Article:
WA Rep: Repealing the death penalty ‘is a cowardly act’
Apr 11, 2023, 1:29 PM | Updated: 2:12 pm
(Ted S. Warren/AP)
The Legislature has permanently repealed Washington’s death penalty in a housekeeping bill after it was ruled unconstitutional five years ago.
“Bill 5087, titled ‘Defects and Omissions,’ was to clear up technical language now considered obsolete,” Rep. Jenny Graham (R-WA 6) said on The Jason Rantz Show. “This is a cowardly act as far as I’m concerned. You know, from the sponsor down to the vote and the people that voted for this. They did this in the middle of the night.”
Housekeeping bill finds death penalty in WA unconstitutional
Graham attempted — through an amendment — to refer to the bill as a referendum so the public could vote on it, but it was quickly rejected by the Democratic majority in the House.
“In 1975, after the death penalty was repealed, the people decided they were not happy with that,” Graham stated. “So the people fought for the death penalty as self-defense for society. When we’re talking, especially if we’re talking about persistent offenders, leaving dead people in their wake.”
The decision to rule the law as unconstitutional was not based on its morality but on how it was applied unequally.
“Its been argued that this disproportionately affected individuals of color, although I will point out that the math for what they’re saying, with the figures that are indisputable, just doesn’t add up,” Graham said. “78 people have been punished with the death penalty from 1904 to 2010. Their races were Caucasian, 66, Black, 7, Asian, 2, Hispanic, 1, Eskimo, 1.”
“It’s a lazy talking point, a bumper sticker argument,” Rantz added.
Washington’s Supreme Court struck down the death penalty unanimously — ruling it unconstitutional — in 2018, with the court claiming it is “invalid because it is imposed in an arbitrary and racially biased manner.”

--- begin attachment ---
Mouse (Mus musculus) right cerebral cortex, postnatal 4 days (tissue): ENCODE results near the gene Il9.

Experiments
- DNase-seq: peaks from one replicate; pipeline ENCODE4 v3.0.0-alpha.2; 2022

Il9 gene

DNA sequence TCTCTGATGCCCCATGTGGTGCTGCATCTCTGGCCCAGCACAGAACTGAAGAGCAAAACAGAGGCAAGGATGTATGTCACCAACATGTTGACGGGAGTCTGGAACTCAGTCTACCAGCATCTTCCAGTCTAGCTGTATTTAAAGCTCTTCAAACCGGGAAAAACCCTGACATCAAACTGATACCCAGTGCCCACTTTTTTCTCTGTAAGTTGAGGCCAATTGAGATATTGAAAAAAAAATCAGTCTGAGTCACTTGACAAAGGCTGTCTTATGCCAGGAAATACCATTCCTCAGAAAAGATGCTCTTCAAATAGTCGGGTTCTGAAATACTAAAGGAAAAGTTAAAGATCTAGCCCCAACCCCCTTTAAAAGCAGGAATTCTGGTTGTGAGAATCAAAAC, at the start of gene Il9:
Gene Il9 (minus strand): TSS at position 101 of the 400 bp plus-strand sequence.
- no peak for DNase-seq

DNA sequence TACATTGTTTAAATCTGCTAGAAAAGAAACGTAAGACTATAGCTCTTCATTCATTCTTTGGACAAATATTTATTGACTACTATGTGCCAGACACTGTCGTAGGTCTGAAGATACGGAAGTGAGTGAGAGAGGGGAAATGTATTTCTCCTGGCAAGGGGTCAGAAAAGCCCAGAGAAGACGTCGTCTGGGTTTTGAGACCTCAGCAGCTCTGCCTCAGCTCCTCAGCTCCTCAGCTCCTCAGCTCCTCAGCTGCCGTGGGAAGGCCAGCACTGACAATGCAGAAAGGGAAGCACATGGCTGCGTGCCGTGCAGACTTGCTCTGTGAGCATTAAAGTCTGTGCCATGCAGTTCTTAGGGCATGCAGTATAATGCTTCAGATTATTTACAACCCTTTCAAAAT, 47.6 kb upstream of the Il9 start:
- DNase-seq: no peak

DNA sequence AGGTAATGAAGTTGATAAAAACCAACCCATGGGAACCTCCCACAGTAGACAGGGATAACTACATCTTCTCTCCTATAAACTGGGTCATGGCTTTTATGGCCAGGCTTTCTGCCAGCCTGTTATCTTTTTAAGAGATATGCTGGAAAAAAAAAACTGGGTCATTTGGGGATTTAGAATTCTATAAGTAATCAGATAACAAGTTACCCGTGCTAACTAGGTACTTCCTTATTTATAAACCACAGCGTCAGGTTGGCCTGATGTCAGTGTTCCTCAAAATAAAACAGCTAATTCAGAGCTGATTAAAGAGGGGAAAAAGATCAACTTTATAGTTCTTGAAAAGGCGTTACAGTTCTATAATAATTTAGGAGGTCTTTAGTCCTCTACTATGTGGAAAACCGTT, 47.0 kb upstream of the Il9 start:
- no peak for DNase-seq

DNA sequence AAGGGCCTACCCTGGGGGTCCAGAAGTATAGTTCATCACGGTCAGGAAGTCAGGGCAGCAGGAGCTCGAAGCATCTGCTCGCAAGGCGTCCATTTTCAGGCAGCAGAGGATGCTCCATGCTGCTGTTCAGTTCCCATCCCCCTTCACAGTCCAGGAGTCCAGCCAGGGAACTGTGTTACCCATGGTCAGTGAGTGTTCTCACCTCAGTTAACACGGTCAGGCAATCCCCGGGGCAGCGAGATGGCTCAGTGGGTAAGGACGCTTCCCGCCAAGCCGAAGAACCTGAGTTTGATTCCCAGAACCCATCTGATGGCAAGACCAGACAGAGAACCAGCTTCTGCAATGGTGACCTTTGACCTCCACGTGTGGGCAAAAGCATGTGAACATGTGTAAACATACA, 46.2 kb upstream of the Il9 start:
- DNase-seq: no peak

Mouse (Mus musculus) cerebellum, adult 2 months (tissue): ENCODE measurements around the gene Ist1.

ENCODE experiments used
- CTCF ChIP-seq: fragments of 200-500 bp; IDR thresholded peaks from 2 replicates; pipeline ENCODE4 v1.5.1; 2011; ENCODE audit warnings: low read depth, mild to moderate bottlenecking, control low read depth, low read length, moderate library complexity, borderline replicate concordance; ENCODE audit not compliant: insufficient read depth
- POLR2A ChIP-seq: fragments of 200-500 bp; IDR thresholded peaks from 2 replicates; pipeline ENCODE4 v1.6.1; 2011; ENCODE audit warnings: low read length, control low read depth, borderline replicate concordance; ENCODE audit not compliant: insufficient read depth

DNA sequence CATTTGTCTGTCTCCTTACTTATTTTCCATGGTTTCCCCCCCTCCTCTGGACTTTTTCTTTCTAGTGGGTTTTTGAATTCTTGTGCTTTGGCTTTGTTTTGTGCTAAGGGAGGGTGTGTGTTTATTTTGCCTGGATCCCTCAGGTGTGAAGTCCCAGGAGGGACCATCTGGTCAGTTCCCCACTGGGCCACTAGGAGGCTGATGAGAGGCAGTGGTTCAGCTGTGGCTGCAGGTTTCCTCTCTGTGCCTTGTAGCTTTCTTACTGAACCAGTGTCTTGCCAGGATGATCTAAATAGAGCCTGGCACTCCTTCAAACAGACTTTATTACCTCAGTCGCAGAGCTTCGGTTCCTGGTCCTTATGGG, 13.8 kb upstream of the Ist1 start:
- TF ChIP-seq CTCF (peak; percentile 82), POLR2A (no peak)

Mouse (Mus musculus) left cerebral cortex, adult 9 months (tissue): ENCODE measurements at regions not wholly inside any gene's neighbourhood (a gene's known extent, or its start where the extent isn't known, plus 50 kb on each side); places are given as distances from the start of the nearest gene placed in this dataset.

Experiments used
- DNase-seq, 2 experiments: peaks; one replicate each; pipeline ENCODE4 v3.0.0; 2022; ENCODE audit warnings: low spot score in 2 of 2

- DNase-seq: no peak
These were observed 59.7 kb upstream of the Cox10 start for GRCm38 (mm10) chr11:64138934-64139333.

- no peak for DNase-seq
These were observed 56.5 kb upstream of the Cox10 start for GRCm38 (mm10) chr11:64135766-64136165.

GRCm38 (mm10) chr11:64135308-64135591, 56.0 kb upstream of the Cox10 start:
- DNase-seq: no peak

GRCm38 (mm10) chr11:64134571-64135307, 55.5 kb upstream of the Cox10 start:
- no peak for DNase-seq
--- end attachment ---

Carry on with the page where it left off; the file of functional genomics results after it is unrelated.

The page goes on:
But Rep. Jim Walsh (R-WA 19) noted during the debate on the House floor that the court’s 2018 State v. Gregory case stated that “none of these prior decisions held that the death penalty is per se unconstitutional, nor do we.”
Police pursuit bill passes House despite some reluctance
“I would also argue that we’ve literally had situations where people are convicted of murder, there’s no getting around it, they’ve admitted it, or there’s video, or there’s something,” Graham said. “And they get out, turn right around, and do it again. Or they go into prison because they’ve committed murder, and they murder somebody else in there. We’re talking about the death penalty being used as a form of self-defense and compassion for our community.”
Before the state Supreme Court struck down the death penalty, Governor Inslee issued a moratorium in 2014 on executions. The last execution carried out in Washington was in 2010, when Cal Coburn Brown was executed by lethal injection in Walla Walla after he confessed to the 1991 murder of 22-year-old Holly Washa.
Listen to the Jason Rantz Show weekday afternoons from 3 – 7 p.m. on KTTH 770 AM (or HD Radio 97.3 FM HD-Channel 3). Subscribe to the podcast here.
- Tune in to AM 770 KTTH weekdays at 3-7pm toThe Jason Rantz Show.